What is a committed intimate relationship?
There is no common law marriage in Washington State. That was abolished years ago. However, the courts do recognize that when people live together, they may accumulate property together, and that can be divided. This used to be called a “meretricious” relationship; now the courts call it a “committed intimate relationship”. Same thing, different name.
There are a number of different factors that the courts use when deciding if a committed intimate relationship – as opposed to a boyfriend/girlfriend relationship – exists. Among them: did you hold yourself out as a couple: Did either of you date others while you were together? Were you registered domestic partners? Were you on each other’s bank or credit card accounts? Did you buy property together? Were you in each other’s wills? Do you have children together? Did you eventually get married?
Each case is different.
But generally, you have to have several things: you have to have lived together for several years. Less than 2-3 years, and the courts will probably find you don’t have a committed intimate relationship. You have to have acted like a married couple: you have to have joint accounts, etc. And I have seen limited judicial sympathy for short term (less than 7-10 year) CIR’s. Since gay marriage was legalized, more and more courts tend to think, if you wanted to be treated like you were married, you shoulda gotten married. That is reflected in the awards in these cases.
Contested CIR (committed intimate relationship) cases are rare (compared to divorces). That’s because:
- There is no way to get attorney fees from the other side. You will have to pay your own attorney fees. Attorney fees will run from $5,000 – $15,000 or more, depending on the case.
- There is no spousal support. The only thing a court will do is divide the assets and liabilities.
- The cases can take a long time. In King County, it’s about 12 months from filing the case to getting to trial.
But – if you think you have one, or if you need to get advice on property, call me!
FAQ: Meretricious Relationships
- How long do we have to be together? There is no statutory length of time. But no court has held a meretricious relationship exists if it’s less than three years old. And I have had courts rule that a CIR did not exist in longer term relationships, depending on the facts.
- Can I (she) get attorney fees from the other side? No.
- Can we have a committed intimate relationship if one of us is still married? No. You can’t have a stable, marital-like relationship if he or she already has a spouse. You cannot hold yourself out as being married to someone who is still married to someone else.
- When does a CIR start? The courts have held that at a minimum, you both have to be living together. And that means “living”, not just spending the nights together. That is, there can’t be a separate apartment; mail has to be coming to the same address, etc.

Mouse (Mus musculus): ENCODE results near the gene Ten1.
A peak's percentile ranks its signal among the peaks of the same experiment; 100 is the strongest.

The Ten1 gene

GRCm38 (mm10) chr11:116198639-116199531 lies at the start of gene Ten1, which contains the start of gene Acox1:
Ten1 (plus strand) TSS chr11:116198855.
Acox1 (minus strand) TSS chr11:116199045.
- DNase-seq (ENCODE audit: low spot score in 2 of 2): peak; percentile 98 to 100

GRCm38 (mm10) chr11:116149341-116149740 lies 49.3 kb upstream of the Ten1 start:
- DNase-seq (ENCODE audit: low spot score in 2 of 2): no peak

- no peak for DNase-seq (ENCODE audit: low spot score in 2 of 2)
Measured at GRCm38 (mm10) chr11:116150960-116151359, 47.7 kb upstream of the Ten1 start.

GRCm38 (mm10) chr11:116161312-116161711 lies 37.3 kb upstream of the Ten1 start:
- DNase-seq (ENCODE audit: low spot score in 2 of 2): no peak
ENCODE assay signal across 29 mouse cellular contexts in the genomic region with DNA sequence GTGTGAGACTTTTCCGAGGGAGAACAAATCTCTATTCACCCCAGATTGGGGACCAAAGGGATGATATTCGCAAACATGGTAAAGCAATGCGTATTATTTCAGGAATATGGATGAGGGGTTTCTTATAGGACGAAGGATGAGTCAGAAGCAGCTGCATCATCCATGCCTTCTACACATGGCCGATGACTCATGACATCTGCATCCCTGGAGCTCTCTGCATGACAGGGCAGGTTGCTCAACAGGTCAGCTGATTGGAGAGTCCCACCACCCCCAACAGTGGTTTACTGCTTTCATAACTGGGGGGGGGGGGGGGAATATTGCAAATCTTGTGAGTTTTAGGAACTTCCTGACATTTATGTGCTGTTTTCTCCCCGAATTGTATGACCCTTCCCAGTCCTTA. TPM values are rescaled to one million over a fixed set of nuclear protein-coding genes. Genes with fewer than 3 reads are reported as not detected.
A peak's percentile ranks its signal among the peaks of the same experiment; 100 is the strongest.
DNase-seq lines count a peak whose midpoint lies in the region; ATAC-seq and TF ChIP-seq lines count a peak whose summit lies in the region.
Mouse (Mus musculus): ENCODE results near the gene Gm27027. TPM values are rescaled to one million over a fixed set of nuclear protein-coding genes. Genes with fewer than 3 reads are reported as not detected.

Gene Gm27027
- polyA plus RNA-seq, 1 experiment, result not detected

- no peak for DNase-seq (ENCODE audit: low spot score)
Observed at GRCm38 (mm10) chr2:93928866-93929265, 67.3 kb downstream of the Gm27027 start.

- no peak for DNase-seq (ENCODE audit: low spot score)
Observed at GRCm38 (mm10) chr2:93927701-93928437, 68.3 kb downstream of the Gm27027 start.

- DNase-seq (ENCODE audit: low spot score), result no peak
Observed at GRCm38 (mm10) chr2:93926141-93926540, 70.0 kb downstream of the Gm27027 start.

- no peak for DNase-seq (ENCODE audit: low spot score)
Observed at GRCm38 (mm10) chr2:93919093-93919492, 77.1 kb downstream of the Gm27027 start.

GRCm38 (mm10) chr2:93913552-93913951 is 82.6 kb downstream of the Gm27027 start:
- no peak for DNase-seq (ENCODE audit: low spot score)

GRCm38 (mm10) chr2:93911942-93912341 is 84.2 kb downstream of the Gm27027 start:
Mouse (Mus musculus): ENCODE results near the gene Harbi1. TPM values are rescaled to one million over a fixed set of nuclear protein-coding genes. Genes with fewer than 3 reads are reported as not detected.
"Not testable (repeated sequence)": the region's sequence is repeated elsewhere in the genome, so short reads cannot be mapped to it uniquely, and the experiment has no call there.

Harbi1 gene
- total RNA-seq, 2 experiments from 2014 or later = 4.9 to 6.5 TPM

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- Attorney fees cannot be awarded in a meretricious relationship case under RCW 26.09.140 because the statute is limited to marriages.
Foster v. Thilges, 61 Wn. App. 880, 887, 812 P.2d 523 (1991);
Western Community Bank v. Helmer, 48 Wn. App. 694, 699, 740 P.2d 359 (1987)
- The five factors relevant in determining whether a committed intimate relationship exists, “continuous cohabitation, duration of the relationship, purpose of the relationship, pooling of resources and services for joint projects, and the intent of the parties,” are neither exclusive nor hypertechnical.
Pennington v. Pennington, 142 Wn.2d 592, 601, 14 P.3d 764 (2000);
Connell v. Francisco, 127 Wn.2d 339, 346, 898 P.2d 831 (1995)
- Property acquired during a committed intimate relationship is subject to equitable division and, since Lindsey, the court may apply the principles of community property “by analogy.”
Kenneth W. Weber, 20 Washington Practice, Family and Community Property Law, §57 (1997)
Pennington v. Pennington, 142 Wn.2d 592, 14 P.3d 764 (2000);
Koher v. Morgan, 93 Wn. App. 398, 968 P.2d 920 (1998), review denied, 137 Wn.2d 1035 (1999).
- If no committed intimate relationship is established and the parties are both on the title to real property, they may be tenants in common. If so, the presumption that tenants in common hold property on a 50/50 basis can be rebutted by showing that the parties did not contribute equally to the purchase price. Absent evidence that a gift was intended by the party who contributed more, tenants in common hold the property in proportion to their contributions to the purchase price.
Cummings v. Anderson, 94 Wn.2d 135, 614 P.2d 1283 (1980)
- “We conclude that the equitable doctrine of CIR is subject to a three-year statute of limitations. A party must sue to establish that the relationship existed within three years of the end of the relationship.”
In re Matter of Kelley, 170 Wn. App. 722, 737, __ P.3d __ (2012)